Current Events

Published on February 24th, 2013 | by Kailei Carr


Sound Off: Essence Mag Relevance, T Mag Lack of Color and Shady Politics

soundoff022413By Kailei R.

OK, Vyne World, this was a busy week in the news. And though we still have the top headlines from the past week with the Vyne Rewynd, I wanted to get you all to sound off and voice your opinions on some things that I’ve come across this week. So let’s start a conversation! Make sure to post your comment below.

  • Editor-in-Chief of Essence magazine, Constance C. R. White and other editors were let go last week amidst massive lay offs at Time Inc. When Constance joined Essence two years ago, people were generally excited and hopeful that she could help inject some new life into the magazine. But her departure raises questions about the health of the magazine (some say that it may even be a good target for Meredith). With rising competition and increasing diversity amongst black women, do black women “need” Essence anymore? Sure, Essence was at one point the only magazine catering to black women. But is it still reflective of a “collective voice”? Or is a “collective voice” necessary? Sound off!
  • Last Sunday the New York Times re-launched its style magazine, T Magazine, with an updated design under the helm of new editor, Deborah Needleman, and guess how many women of color were included in editorial content? Zero. That’s right – none. And apparently advertising pages only featured one black and one Asian model, making the entire issue almost colorless. It’s hard to believe this happened 2013, not 1913. Needleman responded to the backlash by saying, “it was something I noticed and regretted…In coming issues, we cover the people and places of Seoul, São Paulo, Kenya, Bollywood actors, Nigeria, etc. A majority of fashion models are still unfortunately mostly white, but it is our aim to celebrate quality and beauty in all its diverse forms.” Meh. I mean, yes, diversity comes in all forms. But this is representative of a much larger issue. Publications create content to cater to their readers and what they are demonstrating is that they really only care about their white readership. Pointing out that they are “global” and will be covering people in geographies around the world is great, but it, in my opinion, dismisses the wonderful diversity that exists within this country. So what do you think, Vyne World? Sound off!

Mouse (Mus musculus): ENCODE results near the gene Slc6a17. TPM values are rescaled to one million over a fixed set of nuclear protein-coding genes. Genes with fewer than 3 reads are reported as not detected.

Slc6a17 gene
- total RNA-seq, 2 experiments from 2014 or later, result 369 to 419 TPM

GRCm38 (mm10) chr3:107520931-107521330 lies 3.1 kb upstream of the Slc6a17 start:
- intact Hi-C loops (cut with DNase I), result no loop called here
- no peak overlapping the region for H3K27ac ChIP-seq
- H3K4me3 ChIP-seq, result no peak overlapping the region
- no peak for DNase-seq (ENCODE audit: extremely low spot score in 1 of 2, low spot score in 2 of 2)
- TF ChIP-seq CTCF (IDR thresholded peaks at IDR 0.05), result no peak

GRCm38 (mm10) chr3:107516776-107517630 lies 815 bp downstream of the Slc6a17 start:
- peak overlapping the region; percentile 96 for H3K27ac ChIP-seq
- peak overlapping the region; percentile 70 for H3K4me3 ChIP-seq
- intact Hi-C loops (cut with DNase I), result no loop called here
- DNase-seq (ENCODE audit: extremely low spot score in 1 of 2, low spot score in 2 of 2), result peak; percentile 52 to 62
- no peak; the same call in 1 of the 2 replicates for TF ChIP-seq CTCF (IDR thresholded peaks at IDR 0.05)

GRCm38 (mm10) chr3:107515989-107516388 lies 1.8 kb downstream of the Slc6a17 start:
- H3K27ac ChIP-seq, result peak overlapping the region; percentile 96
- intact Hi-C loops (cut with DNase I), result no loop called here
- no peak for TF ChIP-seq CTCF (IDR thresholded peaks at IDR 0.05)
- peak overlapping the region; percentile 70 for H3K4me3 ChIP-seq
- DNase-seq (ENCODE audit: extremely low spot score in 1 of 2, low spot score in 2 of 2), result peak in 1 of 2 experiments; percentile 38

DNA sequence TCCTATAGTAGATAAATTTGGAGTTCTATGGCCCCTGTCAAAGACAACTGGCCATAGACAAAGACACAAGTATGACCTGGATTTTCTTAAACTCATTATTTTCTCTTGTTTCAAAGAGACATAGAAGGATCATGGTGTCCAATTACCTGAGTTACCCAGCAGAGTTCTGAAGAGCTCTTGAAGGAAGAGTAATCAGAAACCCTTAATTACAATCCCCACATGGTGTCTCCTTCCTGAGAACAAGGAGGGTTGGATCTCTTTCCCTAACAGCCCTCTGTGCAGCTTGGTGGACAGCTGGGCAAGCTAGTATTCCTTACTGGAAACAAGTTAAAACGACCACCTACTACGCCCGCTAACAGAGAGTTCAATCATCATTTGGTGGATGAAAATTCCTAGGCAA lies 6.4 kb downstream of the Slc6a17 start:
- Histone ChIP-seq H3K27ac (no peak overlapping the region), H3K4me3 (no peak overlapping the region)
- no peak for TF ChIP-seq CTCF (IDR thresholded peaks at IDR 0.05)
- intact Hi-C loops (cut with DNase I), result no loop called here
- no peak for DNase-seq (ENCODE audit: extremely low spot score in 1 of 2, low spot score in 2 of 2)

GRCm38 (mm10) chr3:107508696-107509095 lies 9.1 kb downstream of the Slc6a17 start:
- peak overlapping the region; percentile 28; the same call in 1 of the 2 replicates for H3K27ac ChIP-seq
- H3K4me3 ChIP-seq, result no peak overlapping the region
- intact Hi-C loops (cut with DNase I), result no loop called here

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About the Author

Kailei is the co-founder of The Vyne. She is an expert shopper, digital marketer and has conducted extensive research on African American women.

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